The current climate of World of Warcraft esports

This is the second instalment of a three-part series that explores the past, the present, and the future of World of Warcraft esports. Read about the past here.

As we explored in first part of this series, World of Warcraft has had an interesting history with esports. The Arena World Championships (AWC) has been a staple of the scene since the start and remains the cornerstone of the scene to this day. However, in recent years, the Mythic Dungeon International (MDI) has joined the AWC and offered fans an alternative to the player-vs.-player focused esports that most people know of. Instead, it offers fans the chance to watch professional players tackle timed dungeons in a head-to-head battle.

The two other key aspects of World of Warcraftt esports that we’ll touch on in this article are the Race to World First, the streams, the events themselves and what they’ve done for the title. Lastly, we’ll look at the community events, including the Rated Battleground community which has been offering something Blizzard hasn’t in the esports space.

The aim of this article is to provide you will a brief overview of what each of the esports disciplines World of Warcraft is and what makes them different from the others.

AWC: The original, and best?

Cloud9 was the latest big organisation to enter WoW – Image credit Cloud9

The AWC is a core element of World of Warcraft esports. In 2019 ,it got the biggest support it’s ever had as Blizzard looked to invest heavily into esports. The AWC is World of Warcraft’s core player-vs.player, three-vs.-three esports. Two groups of three battle it out in a small arena with a number of unique elements, depending on the map, which can change play style and team composition. The AWC enforces a ‘one tank & one healer’ max on compositions, though most tend to use one healer and two DPS. The latter, however, depends heavily on the map, meta, and a variety of other factors.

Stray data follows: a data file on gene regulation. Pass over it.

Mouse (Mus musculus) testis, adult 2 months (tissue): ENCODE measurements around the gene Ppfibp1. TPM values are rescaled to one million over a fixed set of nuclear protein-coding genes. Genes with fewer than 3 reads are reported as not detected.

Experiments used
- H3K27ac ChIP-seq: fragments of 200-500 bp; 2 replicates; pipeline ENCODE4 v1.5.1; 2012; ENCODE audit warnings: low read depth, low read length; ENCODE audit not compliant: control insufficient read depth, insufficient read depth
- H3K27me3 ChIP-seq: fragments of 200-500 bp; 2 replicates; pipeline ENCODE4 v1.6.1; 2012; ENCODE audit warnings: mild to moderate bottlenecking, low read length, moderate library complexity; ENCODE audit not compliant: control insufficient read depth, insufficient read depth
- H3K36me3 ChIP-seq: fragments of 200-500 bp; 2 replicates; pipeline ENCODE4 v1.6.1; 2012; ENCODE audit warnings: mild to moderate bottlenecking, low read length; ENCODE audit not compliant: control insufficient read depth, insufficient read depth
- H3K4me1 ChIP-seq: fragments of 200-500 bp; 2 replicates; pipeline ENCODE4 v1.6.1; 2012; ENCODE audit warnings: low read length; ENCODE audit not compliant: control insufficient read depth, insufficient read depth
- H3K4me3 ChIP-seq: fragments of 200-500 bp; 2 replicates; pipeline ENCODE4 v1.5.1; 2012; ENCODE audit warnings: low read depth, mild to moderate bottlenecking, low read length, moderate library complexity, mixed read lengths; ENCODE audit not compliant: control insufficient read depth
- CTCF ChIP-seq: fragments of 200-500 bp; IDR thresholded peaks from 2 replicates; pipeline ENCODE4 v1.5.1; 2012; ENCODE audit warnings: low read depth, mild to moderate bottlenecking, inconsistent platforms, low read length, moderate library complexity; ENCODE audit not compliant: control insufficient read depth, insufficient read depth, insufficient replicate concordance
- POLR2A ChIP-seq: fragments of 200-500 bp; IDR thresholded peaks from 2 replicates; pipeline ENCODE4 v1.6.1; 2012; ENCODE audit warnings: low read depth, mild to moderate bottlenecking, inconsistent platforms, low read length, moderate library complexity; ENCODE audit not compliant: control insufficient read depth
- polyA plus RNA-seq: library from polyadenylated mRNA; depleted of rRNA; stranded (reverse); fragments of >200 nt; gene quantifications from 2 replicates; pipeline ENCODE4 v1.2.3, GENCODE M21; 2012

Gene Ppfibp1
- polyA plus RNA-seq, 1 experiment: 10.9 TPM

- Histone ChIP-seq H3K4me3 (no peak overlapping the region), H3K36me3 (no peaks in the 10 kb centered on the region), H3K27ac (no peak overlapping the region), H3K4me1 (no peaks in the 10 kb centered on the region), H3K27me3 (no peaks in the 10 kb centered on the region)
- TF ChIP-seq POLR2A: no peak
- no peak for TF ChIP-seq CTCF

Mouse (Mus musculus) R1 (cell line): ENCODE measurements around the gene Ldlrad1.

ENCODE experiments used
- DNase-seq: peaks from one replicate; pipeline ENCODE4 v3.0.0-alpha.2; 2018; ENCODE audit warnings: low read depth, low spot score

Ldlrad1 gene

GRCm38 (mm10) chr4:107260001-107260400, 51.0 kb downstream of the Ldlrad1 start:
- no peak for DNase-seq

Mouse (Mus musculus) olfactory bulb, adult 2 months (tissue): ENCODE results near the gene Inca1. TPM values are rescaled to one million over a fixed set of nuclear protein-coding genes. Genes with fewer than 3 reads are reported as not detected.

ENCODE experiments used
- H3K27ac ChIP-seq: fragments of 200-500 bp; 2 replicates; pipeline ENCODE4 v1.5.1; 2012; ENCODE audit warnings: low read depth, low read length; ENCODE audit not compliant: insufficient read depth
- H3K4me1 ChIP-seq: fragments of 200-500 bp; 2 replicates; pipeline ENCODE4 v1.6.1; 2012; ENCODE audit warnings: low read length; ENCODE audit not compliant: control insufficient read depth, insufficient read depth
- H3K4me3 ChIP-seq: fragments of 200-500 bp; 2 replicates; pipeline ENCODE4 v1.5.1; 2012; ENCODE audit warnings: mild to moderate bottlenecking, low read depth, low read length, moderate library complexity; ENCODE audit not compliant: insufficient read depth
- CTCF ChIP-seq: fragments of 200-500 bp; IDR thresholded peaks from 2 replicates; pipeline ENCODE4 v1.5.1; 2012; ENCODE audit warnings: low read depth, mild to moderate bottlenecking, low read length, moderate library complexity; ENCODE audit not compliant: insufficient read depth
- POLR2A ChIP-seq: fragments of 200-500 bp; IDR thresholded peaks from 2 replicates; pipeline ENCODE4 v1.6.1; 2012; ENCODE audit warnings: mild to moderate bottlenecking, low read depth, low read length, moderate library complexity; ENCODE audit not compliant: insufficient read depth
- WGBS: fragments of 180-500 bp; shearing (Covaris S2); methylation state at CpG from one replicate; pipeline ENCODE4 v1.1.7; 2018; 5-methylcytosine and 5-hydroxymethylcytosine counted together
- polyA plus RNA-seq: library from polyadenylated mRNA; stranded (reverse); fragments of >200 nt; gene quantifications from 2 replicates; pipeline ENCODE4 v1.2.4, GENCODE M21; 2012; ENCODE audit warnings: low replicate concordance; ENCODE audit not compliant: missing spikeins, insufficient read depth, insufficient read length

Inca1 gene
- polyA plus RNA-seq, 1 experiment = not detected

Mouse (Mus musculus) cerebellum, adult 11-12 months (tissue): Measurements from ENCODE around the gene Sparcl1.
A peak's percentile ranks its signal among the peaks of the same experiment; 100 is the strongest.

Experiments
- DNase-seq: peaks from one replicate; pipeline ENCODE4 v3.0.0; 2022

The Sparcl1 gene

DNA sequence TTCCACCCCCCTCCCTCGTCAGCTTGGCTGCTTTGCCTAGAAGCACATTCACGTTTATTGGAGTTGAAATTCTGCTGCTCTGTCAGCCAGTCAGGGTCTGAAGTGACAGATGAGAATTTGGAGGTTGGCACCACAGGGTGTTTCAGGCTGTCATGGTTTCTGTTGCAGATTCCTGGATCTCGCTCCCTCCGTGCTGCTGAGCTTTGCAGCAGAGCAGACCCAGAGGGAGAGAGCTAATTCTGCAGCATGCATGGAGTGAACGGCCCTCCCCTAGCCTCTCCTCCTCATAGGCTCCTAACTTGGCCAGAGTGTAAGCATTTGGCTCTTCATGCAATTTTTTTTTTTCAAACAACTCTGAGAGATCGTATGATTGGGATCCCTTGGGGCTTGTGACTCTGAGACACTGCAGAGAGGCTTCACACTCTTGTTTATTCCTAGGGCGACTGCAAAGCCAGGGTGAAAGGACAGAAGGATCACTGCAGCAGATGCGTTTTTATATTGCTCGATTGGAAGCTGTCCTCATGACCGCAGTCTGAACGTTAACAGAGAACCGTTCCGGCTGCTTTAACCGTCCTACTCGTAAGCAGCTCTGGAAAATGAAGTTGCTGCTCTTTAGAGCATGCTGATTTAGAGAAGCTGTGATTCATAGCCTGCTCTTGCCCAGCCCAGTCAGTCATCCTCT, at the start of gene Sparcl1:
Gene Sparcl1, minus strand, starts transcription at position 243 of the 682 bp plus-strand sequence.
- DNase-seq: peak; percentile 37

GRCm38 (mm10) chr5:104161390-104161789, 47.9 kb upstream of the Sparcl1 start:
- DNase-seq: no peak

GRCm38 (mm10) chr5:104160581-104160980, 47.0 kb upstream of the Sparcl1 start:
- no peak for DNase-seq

For the 2019 schedule, the AWC was first split into four regions. North America & Europe featured two full splits made up of six cups and one final per season with five teams advancing from each. The two regions have separate weekend cups but share the same end-of-split finals.  Latin America uses an open qualifier system, leading into a round-robin and season final with one side advancing to the AWC finals at BlizzCon. Asia-Pacific follows in the style of Europe and North America by having cups, but they only have the one regional final with one side again advancing. China works in the same way as Asia-Pacific, except it has its own final with one team advancing. Once all of the cups and finals are out the way, the victorious eight sides then headed to BlizzCon for the finals.
A look at the in-game store items – image credit Blizzard Watch

The 2019 season also saw Blizzard add in-game store items for players to purchase, increasing the overall prize pool of the 2019 AWC and MDI Grand Final. The two items available were a Transmorpher Beacon – which allowed the user and their group to change into a large selection of World of Warcrafts’s previous dungeon and raid bosses – and a Horde and Alliance theme firework set, which could be used to create a faction-specific firework in-game.

Since originally written, it has now been confirmed that the community provided the entire BlizzCon World of Warcraft prize pool. The toys still remain on the store.

The MDI: PvE esports?
A look at the MDI stream UI – Image Credit – Warcraft